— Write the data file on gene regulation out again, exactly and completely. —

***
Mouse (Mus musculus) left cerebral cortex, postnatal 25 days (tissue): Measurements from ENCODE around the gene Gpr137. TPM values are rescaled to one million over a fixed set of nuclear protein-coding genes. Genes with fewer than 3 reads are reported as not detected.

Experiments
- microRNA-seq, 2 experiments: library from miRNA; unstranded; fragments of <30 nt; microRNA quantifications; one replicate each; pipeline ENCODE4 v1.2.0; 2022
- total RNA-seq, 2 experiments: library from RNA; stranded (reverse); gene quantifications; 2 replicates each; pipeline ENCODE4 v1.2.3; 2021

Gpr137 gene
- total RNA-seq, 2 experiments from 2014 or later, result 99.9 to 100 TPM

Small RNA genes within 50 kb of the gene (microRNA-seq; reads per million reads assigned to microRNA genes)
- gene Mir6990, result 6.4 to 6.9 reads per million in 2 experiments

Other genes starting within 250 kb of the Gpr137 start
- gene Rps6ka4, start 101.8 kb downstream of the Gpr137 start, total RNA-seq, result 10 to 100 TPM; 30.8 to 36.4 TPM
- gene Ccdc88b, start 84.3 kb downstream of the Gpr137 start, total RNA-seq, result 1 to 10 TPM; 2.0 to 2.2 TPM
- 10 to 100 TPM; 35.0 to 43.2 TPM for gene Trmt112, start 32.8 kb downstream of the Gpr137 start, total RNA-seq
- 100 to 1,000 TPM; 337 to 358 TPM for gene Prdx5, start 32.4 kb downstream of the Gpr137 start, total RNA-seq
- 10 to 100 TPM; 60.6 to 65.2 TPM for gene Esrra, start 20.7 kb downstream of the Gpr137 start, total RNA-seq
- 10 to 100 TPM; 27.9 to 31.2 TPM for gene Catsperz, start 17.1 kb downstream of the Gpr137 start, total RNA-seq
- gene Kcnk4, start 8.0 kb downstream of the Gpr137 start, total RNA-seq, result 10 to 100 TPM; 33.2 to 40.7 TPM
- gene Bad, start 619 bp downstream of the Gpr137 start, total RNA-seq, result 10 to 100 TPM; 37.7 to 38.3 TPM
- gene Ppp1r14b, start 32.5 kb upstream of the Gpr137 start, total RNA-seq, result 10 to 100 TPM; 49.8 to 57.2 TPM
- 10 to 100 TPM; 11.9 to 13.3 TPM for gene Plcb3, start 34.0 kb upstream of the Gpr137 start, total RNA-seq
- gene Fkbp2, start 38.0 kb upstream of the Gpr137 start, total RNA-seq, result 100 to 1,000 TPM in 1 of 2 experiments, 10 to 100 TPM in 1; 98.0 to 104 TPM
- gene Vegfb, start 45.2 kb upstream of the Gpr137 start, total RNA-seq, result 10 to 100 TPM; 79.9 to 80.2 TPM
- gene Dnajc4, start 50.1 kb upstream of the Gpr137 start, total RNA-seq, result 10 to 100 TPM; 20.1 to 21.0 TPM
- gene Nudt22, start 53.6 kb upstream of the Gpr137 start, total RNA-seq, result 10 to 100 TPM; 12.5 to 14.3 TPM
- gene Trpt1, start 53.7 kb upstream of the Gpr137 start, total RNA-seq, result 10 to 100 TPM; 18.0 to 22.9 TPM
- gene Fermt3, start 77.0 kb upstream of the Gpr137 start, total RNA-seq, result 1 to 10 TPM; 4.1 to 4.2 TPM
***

Mouse (Mus musculus) left cerebral cortex, postnatal 25 days (tissue): Measurements from ENCODE around the gene Gpr137. TPM values are rescaled to one million over a fixed set of nuclear protein-coding genes. Genes with fewer than 3 reads are reported as not detected.

Experiments
- microRNA-seq, 2 experiments: library from miRNA; unstranded; fragments of <30 nt; microRNA quantifications; one replicate each; pipeline ENCODE4 v1.2.0; 2022
- total RNA-seq, 2 experiments: library from RNA; stranded (reverse); gene quantifications; 2 replicates each; pipeline ENCODE4 v1.2.3; 2021

Gpr137 gene
- total RNA-seq, 2 experiments from 2014 or later, result 99.9 to 100 TPM

Small RNA genes within 50 kb of the gene (microRNA-seq; reads per million reads assigned to microRNA genes)
- gene Mir6990, result 6.4 to 6.9 reads per million in 2 experiments

Other genes starting within 250 kb of the Gpr137 start
- gene Rps6ka4, start 101.8 kb downstream of the Gpr137 start, total RNA-seq, result 10 to 100 TPM; 30.8 to 36.4 TPM
- gene Ccdc88b, start 84.3 kb downstream of the Gpr137 start, total RNA-seq, result 1 to 10 TPM; 2.0 to 2.2 TPM
- 10 to 100 TPM; 35.0 to 43.2 TPM for gene Trmt112, start 32.8 kb downstream of the Gpr137 start, total RNA-seq
- 100 to 1,000 TPM; 337 to 358 TPM for gene Prdx5, start 32.4 kb downstream of the Gpr137 start, total RNA-seq
- 10 to 100 TPM; 60.6 to 65.2 TPM for gene Esrra, start 20.7 kb downstream of the Gpr137 start, total RNA-seq
- 10 to 100 TPM; 27.9 to 31.2 TPM for gene Catsperz, start 17.1 kb downstream of the Gpr137 start, total RNA-seq
- gene Kcnk4, start 8.0 kb downstream of the Gpr137 start, total RNA-seq, result 10 to 100 TPM; 33.2 to 40.7 TPM
- gene Bad, start 619 bp downstream of the Gpr137 start, total RNA-seq, result 10 to 100 TPM; 37.7 to 38.3 TPM
- gene Ppp1r14b, start 32.5 kb upstream of the Gpr137 start, total RNA-seq, result 10 to 100 TPM; 49.8 to 57.2 TPM
- 10 to 100 TPM; 11.9 to 13.3 TPM for gene Plcb3, start 34.0 kb upstream of the Gpr137 start, total RNA-seq
- gene Fkbp2, start 38.0 kb upstream of the Gpr137 start, total RNA-seq, result 100 to 1,000 TPM in 1 of 2 experiments, 10 to 100 TPM in 1; 98.0 to 104 TPM
- gene Vegfb, start 45.2 kb upstream of the Gpr137 start, total RNA-seq, result 10 to 100 TPM; 79.9 to 80.2 TPM
- gene Dnajc4, start 50.1 kb upstream of the Gpr137 start, total RNA-seq, result 10 to 100 TPM; 20.1 to 21.0 TPM
- gene Nudt22, start 53.6 kb upstream of the Gpr137 start, total RNA-seq, result 10 to 100 TPM; 12.5 to 14.3 TPM
- gene Trpt1, start 53.7 kb upstream of the Gpr137 start, total RNA-seq, result 10 to 100 TPM; 18.0 to 22.9 TPM
- gene Fermt3, start 77.0 kb upstream of the Gpr137 start, total RNA-seq, result 1 to 10 TPM; 4.1 to 4.2 TPM